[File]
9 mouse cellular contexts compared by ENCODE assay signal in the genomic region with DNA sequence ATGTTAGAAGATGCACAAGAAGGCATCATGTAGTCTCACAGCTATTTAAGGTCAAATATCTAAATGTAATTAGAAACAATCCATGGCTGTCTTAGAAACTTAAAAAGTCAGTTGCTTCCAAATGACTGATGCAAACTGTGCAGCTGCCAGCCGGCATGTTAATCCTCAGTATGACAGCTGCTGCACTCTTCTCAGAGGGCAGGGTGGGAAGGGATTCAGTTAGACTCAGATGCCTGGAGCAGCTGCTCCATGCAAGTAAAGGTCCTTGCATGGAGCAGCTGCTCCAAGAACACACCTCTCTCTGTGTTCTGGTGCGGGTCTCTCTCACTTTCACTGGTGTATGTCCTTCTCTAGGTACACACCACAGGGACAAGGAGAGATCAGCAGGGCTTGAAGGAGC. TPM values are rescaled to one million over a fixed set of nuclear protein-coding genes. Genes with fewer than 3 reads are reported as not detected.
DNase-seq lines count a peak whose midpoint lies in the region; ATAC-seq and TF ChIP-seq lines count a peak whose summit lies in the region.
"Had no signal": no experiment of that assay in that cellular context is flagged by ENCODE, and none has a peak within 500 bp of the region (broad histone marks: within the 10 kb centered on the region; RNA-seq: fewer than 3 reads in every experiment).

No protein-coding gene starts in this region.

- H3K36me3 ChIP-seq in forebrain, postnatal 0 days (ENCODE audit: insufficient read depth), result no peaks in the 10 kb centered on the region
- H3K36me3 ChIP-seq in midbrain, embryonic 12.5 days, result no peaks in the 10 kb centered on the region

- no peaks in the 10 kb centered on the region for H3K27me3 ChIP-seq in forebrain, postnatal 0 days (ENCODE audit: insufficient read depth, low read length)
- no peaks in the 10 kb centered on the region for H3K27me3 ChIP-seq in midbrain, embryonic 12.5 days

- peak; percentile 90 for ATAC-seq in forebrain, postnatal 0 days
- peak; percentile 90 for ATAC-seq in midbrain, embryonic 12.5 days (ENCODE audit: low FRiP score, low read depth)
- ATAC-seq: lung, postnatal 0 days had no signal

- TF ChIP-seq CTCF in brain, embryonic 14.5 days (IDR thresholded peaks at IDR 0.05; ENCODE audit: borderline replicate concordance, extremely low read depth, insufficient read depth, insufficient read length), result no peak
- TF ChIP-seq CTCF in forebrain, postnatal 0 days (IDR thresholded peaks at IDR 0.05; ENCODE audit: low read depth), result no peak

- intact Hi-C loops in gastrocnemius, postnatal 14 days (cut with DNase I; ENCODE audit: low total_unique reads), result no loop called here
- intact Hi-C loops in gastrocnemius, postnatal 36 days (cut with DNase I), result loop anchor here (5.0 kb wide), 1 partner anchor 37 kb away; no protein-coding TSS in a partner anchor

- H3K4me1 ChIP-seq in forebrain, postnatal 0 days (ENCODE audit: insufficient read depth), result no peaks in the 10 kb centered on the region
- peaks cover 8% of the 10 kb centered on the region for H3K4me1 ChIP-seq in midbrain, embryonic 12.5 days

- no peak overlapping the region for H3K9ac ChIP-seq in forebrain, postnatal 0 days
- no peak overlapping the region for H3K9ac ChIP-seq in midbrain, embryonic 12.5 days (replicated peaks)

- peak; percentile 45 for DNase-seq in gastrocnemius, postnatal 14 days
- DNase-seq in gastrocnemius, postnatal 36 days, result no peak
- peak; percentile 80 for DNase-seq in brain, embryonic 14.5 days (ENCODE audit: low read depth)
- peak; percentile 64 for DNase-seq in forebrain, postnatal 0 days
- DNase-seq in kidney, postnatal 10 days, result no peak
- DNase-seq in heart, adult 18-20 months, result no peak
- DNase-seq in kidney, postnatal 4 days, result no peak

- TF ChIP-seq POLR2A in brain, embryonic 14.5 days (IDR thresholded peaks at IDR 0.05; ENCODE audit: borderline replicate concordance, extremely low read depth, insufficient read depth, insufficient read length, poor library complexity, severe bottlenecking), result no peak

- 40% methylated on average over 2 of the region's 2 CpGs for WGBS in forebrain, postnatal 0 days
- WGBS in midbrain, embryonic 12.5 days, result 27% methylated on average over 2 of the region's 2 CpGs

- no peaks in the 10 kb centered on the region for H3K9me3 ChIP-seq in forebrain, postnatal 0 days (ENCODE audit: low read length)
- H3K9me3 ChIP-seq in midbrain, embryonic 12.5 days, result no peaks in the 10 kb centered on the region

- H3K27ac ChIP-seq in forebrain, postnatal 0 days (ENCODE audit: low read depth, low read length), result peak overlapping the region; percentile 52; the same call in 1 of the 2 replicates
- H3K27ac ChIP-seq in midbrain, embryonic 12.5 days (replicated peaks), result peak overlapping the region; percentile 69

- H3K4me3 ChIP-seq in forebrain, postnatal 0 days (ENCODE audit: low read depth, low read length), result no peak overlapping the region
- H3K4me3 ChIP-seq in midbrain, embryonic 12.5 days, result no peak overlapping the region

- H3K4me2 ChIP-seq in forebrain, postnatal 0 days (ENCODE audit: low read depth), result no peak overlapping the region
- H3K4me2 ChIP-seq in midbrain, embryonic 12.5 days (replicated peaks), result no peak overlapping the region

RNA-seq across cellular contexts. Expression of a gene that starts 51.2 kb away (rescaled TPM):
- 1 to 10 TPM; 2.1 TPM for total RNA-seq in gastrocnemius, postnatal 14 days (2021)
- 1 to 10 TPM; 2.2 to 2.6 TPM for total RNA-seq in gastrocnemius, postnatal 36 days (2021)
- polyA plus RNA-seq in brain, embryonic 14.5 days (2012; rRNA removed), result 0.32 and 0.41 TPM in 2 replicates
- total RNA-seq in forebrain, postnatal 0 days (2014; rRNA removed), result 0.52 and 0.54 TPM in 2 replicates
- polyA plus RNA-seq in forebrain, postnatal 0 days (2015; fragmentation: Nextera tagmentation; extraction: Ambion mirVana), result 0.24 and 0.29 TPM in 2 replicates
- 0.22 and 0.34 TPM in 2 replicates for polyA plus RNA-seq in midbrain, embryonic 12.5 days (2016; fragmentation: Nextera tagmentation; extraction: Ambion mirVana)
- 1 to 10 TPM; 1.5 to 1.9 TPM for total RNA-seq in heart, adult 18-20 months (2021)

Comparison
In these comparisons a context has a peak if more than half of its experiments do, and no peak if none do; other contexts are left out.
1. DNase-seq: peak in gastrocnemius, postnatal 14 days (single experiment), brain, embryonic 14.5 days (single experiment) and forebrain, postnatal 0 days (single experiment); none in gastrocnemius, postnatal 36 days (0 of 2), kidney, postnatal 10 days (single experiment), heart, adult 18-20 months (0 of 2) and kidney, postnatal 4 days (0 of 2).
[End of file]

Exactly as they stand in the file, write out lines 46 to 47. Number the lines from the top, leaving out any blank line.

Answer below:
Comparison
In these comparisons a context has a peak if more than half of its experiments do, and no peak if none do; other contexts are left out.